Ronald Lawrence Mace, FAIA[1] (August 3, 1942 – June 29, 1998)[2] was an American architect, product designer, educator, and consultant. He is best known for coining the term universal design and for his work advocating for people with disabilities.

Early life and education edit

Ronald L. Mace was born in Jersey City, New Jersey, and grew up in Winston-Salem, North Carolina.[3] He was the youngest of 2 children. In 1950, at the age of nine, he contracted polio,[4] which led to him spending a year in the hospital.[5] After contracting polio, he used a wheelchair for the rest of his life.[3]

Mace studied architecture at the North Carolina State University's School of Design,[6] where he encountered inaccessible facilities that limited his ability to use campus facilities.[3][4] He graduated with a degree in architecture in 1966.[7]

Architectural and design career edit

After his graduation, Mace worked for four years as an architect before becoming involved in advocacy for accessibility in building design.[6][7] He was instrumental in North Carolina's March 13, 1973, adoption of Chapter 11X,[8] which was the first accessibility-focused building code to be adopted in the United States.[6] This code served as a model for other states[7] and was one of the foundations of the later movement to pass federal legislation prohibiting disability discrimination, including the Fair Housing Amendments Act of 1988 and the Americans with Disabilities Act of 1990.[3][6] He also worked on the Rehabilitation Act of 1973.[6] Mace was the president[6] and registered agent[9] of Barrier Free Environments, Inc., which was founded in 1974.[7][9] It was a consulting firm focused on accessibility and universal design.[3] He was also a Principal at BFE Architecture, P.A.[6][7][9]

In conjunction with his alma mater, North Carolina State University's School of Design in Raleigh, he founded the Center for Accessible Housing in 1989.[6][7] It later became the Center for Universal Design.[7] This center, which received federal funding, became “a leading national and international resource for research and information on universal design in housing, products, and the built environment.”[7] He was also a research professor in the Architecture Department at the School of Design.[6][7][10]

Honors and awards edit

Mace was a Fellow of the American Institute of Architects.[1][6] In 1992, Mace received the Distinguished Service Award of the President of the United States[1] from President Bush[5] “for promoting dignity, equality, independence, and employment of disabled people.”[11] In 1996, Mace received a Presidential Citation from the American Institute of Architects.[5] He also received the 1997 North Carolina State University Distinguished Alumni Award.[12]

Personal life edit

Mace was married to Lockhart Follin-Mace, who served as the first executive director of the Governor's Advocacy Council for Persons with Disabilities[10] from its creation in 1979.[13] Follin-Mace died in 1991 from cancer.[3]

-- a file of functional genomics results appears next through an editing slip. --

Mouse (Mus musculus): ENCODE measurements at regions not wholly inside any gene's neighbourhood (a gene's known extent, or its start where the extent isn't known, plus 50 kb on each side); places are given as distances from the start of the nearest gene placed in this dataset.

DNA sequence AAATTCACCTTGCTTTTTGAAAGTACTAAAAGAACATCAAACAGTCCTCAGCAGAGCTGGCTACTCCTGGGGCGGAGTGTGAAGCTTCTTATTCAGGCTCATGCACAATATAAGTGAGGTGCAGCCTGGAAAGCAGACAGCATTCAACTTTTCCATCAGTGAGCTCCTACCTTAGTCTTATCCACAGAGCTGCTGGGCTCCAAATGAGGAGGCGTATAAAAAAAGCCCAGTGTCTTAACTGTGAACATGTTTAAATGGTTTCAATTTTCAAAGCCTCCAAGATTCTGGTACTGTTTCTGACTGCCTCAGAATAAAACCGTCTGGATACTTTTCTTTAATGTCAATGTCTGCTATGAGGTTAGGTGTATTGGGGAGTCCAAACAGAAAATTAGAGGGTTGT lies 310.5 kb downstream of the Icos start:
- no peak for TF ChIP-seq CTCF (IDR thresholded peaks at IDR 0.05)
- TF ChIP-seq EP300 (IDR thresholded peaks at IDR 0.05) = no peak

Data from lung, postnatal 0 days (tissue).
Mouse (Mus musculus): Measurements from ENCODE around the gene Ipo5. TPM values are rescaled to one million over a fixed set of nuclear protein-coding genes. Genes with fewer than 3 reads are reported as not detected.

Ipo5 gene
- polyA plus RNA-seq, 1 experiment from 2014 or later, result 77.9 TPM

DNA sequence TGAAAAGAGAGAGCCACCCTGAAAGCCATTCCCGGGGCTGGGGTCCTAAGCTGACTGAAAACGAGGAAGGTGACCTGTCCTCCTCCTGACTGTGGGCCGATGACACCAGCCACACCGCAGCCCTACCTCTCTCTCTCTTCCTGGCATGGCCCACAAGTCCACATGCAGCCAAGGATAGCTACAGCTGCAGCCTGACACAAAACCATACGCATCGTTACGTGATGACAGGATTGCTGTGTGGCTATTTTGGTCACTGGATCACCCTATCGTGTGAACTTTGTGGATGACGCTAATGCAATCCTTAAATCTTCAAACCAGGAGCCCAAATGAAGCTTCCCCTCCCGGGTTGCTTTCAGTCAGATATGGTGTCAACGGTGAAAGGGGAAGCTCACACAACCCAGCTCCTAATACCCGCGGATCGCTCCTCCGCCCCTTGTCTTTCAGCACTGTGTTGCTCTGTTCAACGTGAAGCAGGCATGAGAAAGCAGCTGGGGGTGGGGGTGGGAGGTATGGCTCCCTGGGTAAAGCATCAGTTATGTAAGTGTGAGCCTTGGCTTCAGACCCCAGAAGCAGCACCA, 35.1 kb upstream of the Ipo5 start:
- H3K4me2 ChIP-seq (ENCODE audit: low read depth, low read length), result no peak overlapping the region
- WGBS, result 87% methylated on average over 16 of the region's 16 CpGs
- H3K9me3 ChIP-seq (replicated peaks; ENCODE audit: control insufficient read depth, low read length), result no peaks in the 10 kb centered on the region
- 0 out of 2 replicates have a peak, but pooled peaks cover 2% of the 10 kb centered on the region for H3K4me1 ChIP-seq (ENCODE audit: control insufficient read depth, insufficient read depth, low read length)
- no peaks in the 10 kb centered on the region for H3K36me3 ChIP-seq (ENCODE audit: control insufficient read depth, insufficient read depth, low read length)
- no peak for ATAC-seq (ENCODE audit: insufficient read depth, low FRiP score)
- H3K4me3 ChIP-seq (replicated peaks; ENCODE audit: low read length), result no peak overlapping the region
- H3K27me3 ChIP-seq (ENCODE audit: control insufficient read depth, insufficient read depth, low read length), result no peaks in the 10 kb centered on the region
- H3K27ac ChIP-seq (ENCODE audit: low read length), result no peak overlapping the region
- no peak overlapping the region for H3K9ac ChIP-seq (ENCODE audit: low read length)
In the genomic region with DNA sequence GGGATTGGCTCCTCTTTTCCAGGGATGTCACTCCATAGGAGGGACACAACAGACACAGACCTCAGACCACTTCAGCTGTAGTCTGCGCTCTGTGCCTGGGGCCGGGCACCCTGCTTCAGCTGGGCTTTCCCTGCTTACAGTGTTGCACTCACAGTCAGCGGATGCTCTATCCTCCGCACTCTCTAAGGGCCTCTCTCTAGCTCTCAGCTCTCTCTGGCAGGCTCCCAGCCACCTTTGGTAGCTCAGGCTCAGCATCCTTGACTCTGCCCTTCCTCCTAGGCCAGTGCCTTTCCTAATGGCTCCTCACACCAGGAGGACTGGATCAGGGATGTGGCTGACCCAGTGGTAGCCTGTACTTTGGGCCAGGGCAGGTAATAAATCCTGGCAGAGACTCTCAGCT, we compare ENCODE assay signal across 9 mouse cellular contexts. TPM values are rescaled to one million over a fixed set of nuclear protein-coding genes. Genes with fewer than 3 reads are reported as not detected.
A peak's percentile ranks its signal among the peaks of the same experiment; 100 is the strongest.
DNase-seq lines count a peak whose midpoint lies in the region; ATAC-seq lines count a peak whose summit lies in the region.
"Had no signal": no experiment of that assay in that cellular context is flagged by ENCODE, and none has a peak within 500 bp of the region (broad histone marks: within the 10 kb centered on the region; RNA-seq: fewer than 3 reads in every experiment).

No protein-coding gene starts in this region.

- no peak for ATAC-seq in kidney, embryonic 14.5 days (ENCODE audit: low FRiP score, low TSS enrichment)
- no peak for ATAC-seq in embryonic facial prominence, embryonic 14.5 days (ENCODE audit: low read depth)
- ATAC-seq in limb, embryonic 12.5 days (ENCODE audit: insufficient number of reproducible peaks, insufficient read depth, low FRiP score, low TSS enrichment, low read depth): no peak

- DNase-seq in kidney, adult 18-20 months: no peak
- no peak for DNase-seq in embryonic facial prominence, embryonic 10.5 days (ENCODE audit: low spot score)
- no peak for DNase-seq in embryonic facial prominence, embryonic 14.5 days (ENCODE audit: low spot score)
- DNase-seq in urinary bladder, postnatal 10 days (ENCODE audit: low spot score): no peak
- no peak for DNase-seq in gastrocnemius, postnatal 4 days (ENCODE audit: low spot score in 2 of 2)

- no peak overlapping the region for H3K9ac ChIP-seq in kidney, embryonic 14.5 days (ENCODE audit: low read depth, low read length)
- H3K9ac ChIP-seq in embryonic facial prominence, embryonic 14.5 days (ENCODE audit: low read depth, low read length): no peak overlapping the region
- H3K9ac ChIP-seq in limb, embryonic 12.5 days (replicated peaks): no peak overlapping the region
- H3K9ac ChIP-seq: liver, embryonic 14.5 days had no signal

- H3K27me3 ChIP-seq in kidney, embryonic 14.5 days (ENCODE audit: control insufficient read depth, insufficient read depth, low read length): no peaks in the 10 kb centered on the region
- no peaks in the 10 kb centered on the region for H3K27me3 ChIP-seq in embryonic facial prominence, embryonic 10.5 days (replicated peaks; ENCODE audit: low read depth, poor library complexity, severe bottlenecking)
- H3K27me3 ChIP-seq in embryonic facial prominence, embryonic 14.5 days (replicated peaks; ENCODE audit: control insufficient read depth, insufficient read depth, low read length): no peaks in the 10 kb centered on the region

Mace was survived by his nephew William H. Mace, III and his partner Joy Weeber.[3][10]

Death edit

Ronald L. Mace died at his home in Raleigh, North Carolina, on June 29, 1998.[3] The cause of death was a heart arrhythmia caused by polio.[3]

References edit

  1. ^ a b c Burke, Greg (July 25, 2016). "Celebrating Architects Who Overcame Disabilities". AIA. Archived from the original on March 19, 2018. Retrieved March 18, 2018.
  2. ^ "Ronald L. Mace | American architect | Britannica". Retrieved 2023-02-28.
  3. ^ a b c d e f g h i Saxon, Wolfgang (July 13, 1998). "Ronald L. Mace, 58, Designer Of Buildings Accessible to All". The New York Times. Archived from the original on March 19, 2018. Retrieved March 18, 2018.
  4. ^ a b Silver, Julie K.; Wilson, Daniel (2007). Polio Voices: An Oral History from the American Polio Epidemics and Worldwide Eradication Efforts. Westport, CT: Praeger Series on Contemporary Health & Living. p. 114. ISBN 978-0275994921.
  5. ^ a b c Ostroff, Elaine; Limont, Mark; Hunter, Daniel G. (2002). Building a World Fit for People: Designers with Disabilities at Work. Boston, MA: Adaptive Environments Center. ISBN 9780970835840.
  6. ^ a b c d e f g h i j "Ronald L. Mace Papers 1974-1998". NCSU Libraries. September 2005. Retrieved March 18, 2018.
  7. ^ a b c d e f g h i "About the Center: Ronald L. Mace". The Center for Universal Design. 2008. Archived from the original on March 19, 2018. Retrieved March 18, 2018.
  8. ^ Young, Leslie C.; Pace, Rex J. (2000). Accessible Multifamily Housing: Key Code Requirements from Volume 1-C (1999) of the North Carolina State Building Code (PDF). North Carolina. pp. vii. Archived from the original (PDF) on March 20, 2018.{{cite book}}: CS1 maint: location missing publisher (link)
  9. ^ a b c State, North Carolina Secretary of. "North Carolina Secretary of State Business Registration Search". Retrieved 2018-03-20.
  10. ^ a b c "National Forum Biographies: Ronald L. Mace". Retrieved 2018-03-20.
  11. ^ Albrecht, Gary L. (2006). Encyclopedia of Disability. Vol. 5. Thousand Oaks, CA: Sage Publications, Inc. p. 1047. ISBN 978-0761925651.
  12. ^ "Awards - NC State College of Design". NC State College of Design. Retrieved 2018-03-20.
  13. ^ DeLaney, Anne (October 1, 1983). "An Interview with Lockhart Follin-Mace" (PDF). N.C. Insight. Archived from the original (PDF) on March 20, 2018. Retrieved March 18, 2018.

External links edit